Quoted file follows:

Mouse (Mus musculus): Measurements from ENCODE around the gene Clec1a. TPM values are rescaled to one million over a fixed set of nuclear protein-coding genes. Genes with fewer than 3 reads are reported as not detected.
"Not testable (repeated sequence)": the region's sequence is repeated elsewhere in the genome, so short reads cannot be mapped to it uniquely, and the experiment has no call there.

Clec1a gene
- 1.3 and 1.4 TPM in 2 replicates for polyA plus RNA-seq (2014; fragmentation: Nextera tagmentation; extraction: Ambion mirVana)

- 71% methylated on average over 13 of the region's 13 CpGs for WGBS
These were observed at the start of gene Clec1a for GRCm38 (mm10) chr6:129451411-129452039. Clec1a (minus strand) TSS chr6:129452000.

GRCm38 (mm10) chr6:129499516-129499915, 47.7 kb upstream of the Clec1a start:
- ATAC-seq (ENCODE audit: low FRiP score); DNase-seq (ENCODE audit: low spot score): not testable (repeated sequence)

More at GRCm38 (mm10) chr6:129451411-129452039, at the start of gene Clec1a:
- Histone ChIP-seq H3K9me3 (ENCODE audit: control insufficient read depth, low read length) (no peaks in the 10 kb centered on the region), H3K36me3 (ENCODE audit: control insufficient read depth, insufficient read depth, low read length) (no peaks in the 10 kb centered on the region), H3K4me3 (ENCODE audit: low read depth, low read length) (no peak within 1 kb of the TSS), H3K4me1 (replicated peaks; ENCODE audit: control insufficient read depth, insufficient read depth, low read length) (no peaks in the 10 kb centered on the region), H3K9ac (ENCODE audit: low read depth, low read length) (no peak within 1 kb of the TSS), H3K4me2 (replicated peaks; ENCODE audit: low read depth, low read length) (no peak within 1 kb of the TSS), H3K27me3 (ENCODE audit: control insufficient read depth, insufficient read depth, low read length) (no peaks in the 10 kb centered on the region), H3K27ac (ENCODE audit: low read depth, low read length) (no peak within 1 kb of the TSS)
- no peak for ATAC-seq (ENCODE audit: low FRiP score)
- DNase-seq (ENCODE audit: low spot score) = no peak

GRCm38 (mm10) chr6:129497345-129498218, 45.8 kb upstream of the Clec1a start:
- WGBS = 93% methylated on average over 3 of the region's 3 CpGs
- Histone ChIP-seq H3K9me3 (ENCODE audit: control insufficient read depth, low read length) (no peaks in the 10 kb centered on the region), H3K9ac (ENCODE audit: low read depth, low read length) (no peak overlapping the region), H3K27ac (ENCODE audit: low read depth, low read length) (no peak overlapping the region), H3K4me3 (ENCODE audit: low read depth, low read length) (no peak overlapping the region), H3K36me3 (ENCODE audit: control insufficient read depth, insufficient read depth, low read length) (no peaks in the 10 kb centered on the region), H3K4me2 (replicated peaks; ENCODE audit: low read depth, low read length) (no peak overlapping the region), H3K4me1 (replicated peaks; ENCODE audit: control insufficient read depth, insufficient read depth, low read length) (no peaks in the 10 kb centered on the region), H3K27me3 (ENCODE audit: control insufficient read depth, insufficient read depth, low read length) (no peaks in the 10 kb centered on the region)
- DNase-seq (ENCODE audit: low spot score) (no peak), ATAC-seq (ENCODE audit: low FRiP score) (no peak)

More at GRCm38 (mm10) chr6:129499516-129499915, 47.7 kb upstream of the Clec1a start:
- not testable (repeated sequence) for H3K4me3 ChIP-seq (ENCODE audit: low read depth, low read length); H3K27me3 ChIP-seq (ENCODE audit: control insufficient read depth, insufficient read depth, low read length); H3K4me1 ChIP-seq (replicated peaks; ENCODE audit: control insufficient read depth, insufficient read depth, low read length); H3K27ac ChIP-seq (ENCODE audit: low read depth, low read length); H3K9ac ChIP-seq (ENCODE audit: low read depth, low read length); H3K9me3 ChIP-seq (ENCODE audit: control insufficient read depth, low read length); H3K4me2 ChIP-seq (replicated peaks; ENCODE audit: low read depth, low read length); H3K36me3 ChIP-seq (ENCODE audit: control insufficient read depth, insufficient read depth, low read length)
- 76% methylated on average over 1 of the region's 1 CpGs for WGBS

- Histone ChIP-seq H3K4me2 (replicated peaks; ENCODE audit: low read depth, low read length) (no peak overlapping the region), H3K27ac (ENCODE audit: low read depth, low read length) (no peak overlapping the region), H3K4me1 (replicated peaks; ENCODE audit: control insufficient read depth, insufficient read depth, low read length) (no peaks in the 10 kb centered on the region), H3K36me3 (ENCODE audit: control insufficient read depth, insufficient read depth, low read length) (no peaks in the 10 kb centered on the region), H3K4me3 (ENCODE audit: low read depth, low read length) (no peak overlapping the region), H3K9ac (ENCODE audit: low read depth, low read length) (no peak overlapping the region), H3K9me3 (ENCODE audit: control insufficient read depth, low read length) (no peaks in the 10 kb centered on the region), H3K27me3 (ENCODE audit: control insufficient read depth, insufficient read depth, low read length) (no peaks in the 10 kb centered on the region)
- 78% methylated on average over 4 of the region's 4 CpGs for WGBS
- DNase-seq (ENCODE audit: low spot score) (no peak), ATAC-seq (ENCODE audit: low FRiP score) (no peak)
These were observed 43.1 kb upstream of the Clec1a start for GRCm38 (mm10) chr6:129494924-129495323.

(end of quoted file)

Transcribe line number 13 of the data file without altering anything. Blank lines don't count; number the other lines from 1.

GRCm38 (mm10) chr6:129497345-129498218, 45.8 kb upstream of the Clec1a start: